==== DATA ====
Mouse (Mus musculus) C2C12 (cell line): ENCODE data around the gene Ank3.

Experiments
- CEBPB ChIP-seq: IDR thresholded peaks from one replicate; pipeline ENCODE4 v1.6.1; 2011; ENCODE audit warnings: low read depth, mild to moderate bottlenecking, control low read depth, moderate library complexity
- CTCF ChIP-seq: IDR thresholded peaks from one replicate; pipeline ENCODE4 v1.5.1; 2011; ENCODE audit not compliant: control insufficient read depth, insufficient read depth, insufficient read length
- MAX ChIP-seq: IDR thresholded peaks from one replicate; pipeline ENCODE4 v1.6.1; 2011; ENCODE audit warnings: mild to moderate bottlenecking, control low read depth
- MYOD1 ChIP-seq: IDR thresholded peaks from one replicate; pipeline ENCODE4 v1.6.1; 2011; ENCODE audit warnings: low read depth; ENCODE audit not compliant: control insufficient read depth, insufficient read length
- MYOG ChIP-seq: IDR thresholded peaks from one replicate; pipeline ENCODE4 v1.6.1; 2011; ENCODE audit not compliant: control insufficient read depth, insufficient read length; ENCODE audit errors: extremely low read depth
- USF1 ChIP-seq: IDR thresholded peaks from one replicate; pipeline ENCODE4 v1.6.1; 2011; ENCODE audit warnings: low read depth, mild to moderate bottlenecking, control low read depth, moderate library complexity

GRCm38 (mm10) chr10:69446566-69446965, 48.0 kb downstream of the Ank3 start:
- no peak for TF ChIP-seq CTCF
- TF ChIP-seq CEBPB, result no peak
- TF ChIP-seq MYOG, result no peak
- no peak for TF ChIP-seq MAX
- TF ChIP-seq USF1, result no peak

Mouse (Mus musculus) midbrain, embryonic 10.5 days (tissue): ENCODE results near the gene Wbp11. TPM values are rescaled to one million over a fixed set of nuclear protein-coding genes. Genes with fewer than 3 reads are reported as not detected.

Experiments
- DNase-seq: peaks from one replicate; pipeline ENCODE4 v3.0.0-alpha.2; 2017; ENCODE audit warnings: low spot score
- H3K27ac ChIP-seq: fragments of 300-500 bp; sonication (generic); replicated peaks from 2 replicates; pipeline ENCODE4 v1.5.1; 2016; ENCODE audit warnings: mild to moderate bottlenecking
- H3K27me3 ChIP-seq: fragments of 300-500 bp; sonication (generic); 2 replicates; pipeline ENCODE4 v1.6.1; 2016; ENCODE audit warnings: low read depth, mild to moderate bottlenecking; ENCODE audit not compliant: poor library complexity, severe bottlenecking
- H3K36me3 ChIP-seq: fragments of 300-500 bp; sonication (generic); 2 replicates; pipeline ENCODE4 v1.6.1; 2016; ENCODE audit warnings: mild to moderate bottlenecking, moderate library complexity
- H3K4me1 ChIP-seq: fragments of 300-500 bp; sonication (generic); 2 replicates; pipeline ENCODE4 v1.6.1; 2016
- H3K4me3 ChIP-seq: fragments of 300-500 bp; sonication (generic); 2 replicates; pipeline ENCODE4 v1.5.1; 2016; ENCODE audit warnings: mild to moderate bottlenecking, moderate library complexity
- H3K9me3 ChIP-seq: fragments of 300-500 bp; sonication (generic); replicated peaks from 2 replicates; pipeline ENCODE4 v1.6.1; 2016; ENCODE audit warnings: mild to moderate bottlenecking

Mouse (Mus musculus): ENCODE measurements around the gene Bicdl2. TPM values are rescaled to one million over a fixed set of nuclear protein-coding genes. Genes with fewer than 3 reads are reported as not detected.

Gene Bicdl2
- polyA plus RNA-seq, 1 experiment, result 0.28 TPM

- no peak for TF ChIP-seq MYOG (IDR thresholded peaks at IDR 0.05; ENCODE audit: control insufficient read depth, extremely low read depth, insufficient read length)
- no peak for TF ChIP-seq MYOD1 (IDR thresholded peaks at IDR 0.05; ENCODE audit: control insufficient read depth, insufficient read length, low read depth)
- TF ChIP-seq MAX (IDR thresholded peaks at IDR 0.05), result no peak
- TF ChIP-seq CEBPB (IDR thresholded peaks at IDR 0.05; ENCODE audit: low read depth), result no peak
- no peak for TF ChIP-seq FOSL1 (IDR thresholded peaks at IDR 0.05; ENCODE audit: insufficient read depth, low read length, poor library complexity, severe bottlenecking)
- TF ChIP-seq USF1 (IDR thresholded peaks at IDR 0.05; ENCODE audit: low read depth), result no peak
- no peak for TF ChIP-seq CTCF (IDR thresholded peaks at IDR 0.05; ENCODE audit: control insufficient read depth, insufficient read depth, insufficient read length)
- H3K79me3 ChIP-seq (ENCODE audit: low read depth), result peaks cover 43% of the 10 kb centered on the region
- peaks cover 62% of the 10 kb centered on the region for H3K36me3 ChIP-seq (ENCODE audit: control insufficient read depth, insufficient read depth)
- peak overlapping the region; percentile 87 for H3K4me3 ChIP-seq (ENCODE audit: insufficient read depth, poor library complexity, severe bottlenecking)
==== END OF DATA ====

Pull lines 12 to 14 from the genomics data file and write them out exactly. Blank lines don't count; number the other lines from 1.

- TF ChIP-seq MYOG, result no peak
- no peak for TF ChIP-seq MAX
- TF ChIP-seq USF1, result no peak